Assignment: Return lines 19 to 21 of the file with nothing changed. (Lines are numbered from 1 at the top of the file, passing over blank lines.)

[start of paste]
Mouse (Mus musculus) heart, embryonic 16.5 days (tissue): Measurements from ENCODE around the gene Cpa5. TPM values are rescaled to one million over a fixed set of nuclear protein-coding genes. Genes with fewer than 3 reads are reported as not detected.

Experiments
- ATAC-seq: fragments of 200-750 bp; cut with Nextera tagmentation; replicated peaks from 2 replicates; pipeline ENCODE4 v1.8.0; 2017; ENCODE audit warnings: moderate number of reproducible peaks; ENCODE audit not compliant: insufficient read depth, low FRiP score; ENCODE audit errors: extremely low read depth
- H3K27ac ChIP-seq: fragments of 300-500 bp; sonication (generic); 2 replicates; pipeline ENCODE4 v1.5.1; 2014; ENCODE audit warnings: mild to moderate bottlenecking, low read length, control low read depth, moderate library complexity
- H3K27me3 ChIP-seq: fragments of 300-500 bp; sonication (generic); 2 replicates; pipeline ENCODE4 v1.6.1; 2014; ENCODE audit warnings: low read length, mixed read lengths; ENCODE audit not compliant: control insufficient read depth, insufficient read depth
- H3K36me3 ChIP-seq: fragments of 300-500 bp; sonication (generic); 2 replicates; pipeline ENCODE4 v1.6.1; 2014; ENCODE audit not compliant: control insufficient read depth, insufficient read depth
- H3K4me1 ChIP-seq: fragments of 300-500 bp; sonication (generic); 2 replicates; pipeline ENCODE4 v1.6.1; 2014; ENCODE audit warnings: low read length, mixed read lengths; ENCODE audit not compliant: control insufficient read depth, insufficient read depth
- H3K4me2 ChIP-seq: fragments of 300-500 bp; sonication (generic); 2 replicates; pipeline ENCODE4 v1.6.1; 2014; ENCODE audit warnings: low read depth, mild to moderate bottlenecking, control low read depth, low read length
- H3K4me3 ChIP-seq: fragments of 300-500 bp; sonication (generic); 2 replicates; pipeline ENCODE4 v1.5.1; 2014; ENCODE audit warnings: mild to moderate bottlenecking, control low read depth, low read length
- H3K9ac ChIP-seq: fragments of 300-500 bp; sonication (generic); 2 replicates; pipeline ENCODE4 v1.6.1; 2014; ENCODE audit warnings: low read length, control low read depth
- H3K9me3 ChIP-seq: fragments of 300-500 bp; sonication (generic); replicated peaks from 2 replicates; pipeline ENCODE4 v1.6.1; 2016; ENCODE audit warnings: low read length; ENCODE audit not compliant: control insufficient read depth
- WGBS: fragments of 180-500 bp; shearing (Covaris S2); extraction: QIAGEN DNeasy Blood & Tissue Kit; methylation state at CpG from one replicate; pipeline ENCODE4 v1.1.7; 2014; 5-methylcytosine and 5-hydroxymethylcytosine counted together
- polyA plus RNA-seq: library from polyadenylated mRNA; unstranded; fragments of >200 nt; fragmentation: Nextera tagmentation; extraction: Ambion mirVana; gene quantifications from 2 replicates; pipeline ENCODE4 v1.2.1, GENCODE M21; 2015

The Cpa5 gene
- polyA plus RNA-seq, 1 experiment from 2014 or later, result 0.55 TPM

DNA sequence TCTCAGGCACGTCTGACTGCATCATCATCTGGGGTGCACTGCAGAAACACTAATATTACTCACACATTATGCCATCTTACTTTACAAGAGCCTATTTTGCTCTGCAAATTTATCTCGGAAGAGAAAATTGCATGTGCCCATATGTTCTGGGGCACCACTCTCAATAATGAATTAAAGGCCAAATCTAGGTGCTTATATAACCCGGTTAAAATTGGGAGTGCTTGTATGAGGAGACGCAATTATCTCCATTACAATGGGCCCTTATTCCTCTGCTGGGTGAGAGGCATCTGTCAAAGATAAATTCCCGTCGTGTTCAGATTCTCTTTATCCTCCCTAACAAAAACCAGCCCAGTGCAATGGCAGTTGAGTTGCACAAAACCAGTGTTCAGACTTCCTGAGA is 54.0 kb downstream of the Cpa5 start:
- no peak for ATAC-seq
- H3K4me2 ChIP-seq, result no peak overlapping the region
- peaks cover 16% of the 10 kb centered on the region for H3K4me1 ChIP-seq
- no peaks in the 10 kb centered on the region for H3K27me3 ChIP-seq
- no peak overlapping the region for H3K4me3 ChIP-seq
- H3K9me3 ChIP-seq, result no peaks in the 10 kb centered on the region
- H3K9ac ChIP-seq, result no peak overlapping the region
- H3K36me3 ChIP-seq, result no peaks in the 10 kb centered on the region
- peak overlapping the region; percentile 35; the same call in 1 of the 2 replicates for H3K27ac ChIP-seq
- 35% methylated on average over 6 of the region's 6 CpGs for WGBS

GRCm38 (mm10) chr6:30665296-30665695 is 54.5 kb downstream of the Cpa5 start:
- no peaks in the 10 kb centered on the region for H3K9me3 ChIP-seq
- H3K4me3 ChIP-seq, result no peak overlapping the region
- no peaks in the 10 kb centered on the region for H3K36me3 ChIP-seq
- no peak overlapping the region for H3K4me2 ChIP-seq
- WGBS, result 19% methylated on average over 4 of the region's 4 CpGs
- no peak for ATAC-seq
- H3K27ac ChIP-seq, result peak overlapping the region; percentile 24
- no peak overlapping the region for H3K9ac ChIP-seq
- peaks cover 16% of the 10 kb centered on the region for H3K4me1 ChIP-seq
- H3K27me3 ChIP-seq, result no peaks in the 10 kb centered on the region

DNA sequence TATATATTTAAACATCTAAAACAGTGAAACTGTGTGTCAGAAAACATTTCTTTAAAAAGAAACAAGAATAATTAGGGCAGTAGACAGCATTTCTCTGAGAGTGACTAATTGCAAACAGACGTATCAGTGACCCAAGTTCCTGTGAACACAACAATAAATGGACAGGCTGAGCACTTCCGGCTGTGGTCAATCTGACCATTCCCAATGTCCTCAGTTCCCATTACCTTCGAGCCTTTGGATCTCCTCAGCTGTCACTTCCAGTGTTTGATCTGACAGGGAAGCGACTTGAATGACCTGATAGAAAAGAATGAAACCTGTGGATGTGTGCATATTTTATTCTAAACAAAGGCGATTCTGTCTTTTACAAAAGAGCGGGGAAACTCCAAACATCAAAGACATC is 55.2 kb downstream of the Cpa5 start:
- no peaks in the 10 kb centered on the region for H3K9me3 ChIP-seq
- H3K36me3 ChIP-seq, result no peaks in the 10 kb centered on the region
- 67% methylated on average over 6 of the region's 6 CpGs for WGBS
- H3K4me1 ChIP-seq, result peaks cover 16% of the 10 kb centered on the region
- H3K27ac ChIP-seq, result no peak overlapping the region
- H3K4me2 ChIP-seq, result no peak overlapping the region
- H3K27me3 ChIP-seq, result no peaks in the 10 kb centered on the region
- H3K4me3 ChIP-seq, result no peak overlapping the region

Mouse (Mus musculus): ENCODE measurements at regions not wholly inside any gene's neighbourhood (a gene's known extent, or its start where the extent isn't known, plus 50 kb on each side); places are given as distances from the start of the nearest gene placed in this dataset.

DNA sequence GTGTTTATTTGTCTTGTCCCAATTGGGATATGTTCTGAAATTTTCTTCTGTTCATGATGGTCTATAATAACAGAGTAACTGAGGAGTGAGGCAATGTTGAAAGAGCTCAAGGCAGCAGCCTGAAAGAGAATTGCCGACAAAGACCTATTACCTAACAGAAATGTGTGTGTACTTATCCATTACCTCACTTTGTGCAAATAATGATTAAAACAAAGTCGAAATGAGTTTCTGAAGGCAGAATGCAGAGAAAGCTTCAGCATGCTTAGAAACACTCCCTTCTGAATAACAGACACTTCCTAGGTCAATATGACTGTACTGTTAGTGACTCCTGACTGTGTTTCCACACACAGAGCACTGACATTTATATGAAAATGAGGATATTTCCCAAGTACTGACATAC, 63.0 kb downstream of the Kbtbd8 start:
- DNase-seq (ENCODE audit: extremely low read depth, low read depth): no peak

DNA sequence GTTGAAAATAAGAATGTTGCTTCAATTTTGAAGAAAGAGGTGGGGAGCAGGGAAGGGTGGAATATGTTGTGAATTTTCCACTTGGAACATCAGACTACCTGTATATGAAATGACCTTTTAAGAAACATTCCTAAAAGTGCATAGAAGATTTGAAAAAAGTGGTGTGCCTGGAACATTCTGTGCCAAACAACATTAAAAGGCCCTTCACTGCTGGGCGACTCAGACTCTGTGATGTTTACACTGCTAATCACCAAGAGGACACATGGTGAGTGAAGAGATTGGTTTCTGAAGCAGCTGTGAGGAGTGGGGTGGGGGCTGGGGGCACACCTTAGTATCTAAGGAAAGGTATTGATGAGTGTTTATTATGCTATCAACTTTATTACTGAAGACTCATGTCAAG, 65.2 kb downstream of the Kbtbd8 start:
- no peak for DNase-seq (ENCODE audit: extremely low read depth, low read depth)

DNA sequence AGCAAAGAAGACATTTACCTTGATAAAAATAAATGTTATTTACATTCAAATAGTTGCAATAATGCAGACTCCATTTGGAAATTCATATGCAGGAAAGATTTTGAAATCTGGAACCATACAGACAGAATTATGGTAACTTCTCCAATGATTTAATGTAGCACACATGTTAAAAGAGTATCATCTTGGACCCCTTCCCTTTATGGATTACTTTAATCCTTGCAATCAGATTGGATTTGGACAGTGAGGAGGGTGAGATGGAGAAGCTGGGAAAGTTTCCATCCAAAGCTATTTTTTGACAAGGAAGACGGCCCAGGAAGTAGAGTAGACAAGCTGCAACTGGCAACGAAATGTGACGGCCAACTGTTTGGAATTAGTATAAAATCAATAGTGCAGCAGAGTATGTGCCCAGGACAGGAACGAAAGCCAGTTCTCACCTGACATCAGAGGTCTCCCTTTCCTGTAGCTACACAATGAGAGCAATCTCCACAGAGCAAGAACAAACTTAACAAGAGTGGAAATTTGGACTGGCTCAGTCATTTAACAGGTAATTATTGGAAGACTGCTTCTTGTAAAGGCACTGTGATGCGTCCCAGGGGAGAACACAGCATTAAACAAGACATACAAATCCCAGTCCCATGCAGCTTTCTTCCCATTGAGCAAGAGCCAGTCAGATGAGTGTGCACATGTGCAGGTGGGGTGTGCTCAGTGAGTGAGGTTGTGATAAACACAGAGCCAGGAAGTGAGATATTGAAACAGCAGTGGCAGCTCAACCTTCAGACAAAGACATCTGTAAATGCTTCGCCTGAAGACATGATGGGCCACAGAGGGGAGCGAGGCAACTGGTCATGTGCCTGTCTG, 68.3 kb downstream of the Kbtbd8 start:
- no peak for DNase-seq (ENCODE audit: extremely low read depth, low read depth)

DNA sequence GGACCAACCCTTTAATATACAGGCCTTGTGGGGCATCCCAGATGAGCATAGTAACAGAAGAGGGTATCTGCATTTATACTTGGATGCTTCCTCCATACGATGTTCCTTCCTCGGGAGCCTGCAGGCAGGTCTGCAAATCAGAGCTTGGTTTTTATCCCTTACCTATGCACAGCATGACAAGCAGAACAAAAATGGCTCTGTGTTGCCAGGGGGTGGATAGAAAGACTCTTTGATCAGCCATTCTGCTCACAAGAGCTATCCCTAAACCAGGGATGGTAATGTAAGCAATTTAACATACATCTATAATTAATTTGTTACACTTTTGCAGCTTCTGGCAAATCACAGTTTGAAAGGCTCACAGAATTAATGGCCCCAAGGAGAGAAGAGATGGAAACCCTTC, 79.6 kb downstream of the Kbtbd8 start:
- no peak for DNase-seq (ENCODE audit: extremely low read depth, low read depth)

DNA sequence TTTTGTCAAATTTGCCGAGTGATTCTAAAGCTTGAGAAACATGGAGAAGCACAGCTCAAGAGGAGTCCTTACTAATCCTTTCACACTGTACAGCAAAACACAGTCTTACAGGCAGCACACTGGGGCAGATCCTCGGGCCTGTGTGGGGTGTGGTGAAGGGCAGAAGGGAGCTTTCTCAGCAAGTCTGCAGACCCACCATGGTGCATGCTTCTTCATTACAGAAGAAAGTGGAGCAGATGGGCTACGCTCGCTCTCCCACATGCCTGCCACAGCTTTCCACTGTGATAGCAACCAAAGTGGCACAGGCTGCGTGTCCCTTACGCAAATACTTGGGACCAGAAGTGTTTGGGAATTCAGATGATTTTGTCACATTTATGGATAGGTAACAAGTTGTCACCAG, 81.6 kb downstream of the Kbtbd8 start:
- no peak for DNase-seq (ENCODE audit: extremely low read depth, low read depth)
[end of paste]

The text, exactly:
- peaks cover 16% of the 10 kb centered on the region for H3K4me1 ChIP-seq
- no peaks in the 10 kb centered on the region for H3K27me3 ChIP-seq
- no peak overlapping the region for H3K4me3 ChIP-seq